City of Greenwood v. Peacock, 384 U.S. 808, 86 S. Ct. 1800, 16 L. Ed. 2d 944 (1966), decided the same day, focused again on the standards for removal of a state criminal prosecution to the federal court. There, the defendants were being prosecuted in the Mississippi courts for violating local city crdinances by obstructing the streets while participating in a campaign aimed at increasing Negro voter registration. They alleged that they had been denied their equal civil rights because their arrests and prosecutions were solely for the purpose of harassing and punishing them for protesting racial conditions in Mississippi. They also claimed that they had been denied and could not enforce their rights in the state courts because those courts and the state's law enforcement officers were prejudiced against them and were committed to a policy of racial segregation.

The Supreme Court, however, decided that the order of removal to the federal courts had been improper and distinguished Rachel in these terms:

No federal law confers immunity from state prosecution * * *. It is not enough to support removal under § 1443(1) to allege or show that the defendant's federal equal civil rights have been illegally and corruptly denied by state administrative officials in advance of trial, that the charges against the defendant are false, or that the defendant is unable to obtain fair trial in a particular state court. * * * The civil rights removal statute does not require and does not permit the judges of the federal courts to put their brethren of the state judiciary on trial. Under § 1443(1), the vindication of the defendant's federal rights is left to the state courts except in the rare situation where it can be clearly predicted by reason of the operation of a pervasive and explicit state or federal law that those rights will inevitably be denied by the very act of bringing the defendant to trial in the state court. 384 U.S. at 827-828, 86 S. Ct. at 1812 (footnotes omitted).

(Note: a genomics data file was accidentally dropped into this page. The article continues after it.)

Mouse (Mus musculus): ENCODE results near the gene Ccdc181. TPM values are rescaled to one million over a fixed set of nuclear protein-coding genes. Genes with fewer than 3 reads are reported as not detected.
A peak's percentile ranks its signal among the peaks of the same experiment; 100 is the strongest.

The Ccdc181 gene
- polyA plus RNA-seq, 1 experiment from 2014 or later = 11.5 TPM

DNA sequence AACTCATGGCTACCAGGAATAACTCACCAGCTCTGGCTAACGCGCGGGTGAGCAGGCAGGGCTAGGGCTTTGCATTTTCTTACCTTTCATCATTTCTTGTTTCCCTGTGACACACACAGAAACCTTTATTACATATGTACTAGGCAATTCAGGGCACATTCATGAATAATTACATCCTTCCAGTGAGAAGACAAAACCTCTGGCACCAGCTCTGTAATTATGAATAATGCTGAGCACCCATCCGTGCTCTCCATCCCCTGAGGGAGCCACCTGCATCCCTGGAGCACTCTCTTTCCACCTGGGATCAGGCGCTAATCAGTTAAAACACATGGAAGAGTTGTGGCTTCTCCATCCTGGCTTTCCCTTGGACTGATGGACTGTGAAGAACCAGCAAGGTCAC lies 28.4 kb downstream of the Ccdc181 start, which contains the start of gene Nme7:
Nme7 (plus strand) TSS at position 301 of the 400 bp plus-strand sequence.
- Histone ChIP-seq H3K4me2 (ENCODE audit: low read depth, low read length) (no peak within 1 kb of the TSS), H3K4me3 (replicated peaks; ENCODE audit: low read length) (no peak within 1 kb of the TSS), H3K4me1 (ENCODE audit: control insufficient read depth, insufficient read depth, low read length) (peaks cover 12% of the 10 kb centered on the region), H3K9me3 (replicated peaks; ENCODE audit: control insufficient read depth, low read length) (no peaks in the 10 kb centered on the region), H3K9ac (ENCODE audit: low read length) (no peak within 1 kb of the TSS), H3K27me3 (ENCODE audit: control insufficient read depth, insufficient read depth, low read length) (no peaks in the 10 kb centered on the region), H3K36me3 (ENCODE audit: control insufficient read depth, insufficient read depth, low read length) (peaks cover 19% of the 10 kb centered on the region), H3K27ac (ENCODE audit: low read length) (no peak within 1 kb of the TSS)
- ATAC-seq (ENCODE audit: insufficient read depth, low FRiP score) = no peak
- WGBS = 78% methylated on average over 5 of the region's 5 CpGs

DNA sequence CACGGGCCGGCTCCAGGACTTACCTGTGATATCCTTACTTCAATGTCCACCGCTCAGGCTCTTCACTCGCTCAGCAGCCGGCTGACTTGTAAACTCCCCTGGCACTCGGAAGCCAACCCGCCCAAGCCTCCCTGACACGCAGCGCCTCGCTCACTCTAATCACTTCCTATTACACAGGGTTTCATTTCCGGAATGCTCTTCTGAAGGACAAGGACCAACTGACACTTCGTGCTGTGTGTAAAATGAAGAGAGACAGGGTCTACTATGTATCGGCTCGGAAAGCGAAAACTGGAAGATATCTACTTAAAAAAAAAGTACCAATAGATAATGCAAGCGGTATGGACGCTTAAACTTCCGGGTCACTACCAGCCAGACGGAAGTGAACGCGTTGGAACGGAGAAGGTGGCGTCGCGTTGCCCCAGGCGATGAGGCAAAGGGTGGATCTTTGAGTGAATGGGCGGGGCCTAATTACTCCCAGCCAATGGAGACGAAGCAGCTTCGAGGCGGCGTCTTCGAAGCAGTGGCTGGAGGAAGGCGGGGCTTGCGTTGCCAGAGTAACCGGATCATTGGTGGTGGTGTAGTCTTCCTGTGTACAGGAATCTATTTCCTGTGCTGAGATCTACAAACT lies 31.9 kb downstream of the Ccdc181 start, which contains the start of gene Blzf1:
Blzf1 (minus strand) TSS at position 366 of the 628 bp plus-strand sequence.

The precept given to us by the Supreme Court as a result of Peacock and Rachel is that the right to remove under § 1443(1) is not a broad or a recently extended one, as appellants contend; but, indeed, is a right limited in scope. And, a reading of the cases does not disclose that the Court was overruling the Strauder-Rives doctrine or Gibson v. State of Mississippi, supra. Indeed, the Court in Peacock stated:

We decline to repudiate those decisions, and we decline to do so not out of a blind adherence to the principle of stare decisis, but because after independent consideration we have determined, for the reasons expressed in this opinion and in Rachel, that those decisions were correct in their basic conclusion that the provisions of § 1443(1) do not operate to work a wholesale dislocation of the historic relationship between the state and the federal courts in the administration of the criminal law. 384 U.S. at 831, 86 S. Ct. at 1814.*fn11


This leads us to the conclusion that we do not have before us a case where the denial of civil rights is "manifest in the formal expression of state law." And, clearly, we are not dealing with any statute which forbids a state prosecution in the circumstances here presented. Nor, do appellants' cases fall within the narrow exception to the Strauder-Rives doctrine which the Supreme Court carved out in Rachel since the very act of bringing these appellants to trial in the state courts will not inevitably deny them their civil rights.

We believe that the alleged illegality of the New York Grand Jury can be amply litigated in the state courts. It would be unseemly, therefore, for us to prejudge our brethren of the state courts and conclude that appellants will be foreclosed from enforcing their rights in a state forum. The healthy functioning of our federal system is fostered when the administration of the state's criminal laws and the determination of their validity is left in the first instance to the courts of the state.*fn12

It should be noted, however, that our conclusion that appellants have not met the requirements of § 1443(1) for removal to a federal tribunal at this juncture of the state's prosecution, is in no manner a determination by this Court that §§ 596 and 609 of the New York Judiciary Law are constitutional. We are confident that in light of recent decisions by the Supreme Court and federal appellate courts in other Circuits, that New York will give careful consideration to the very serious constitutional issues that appellants raise concerning the State's Grand Jury selection procedures.*fn13 Only after appellants have litigated their contentions in the state courts may they be heard in the federal system.*fn14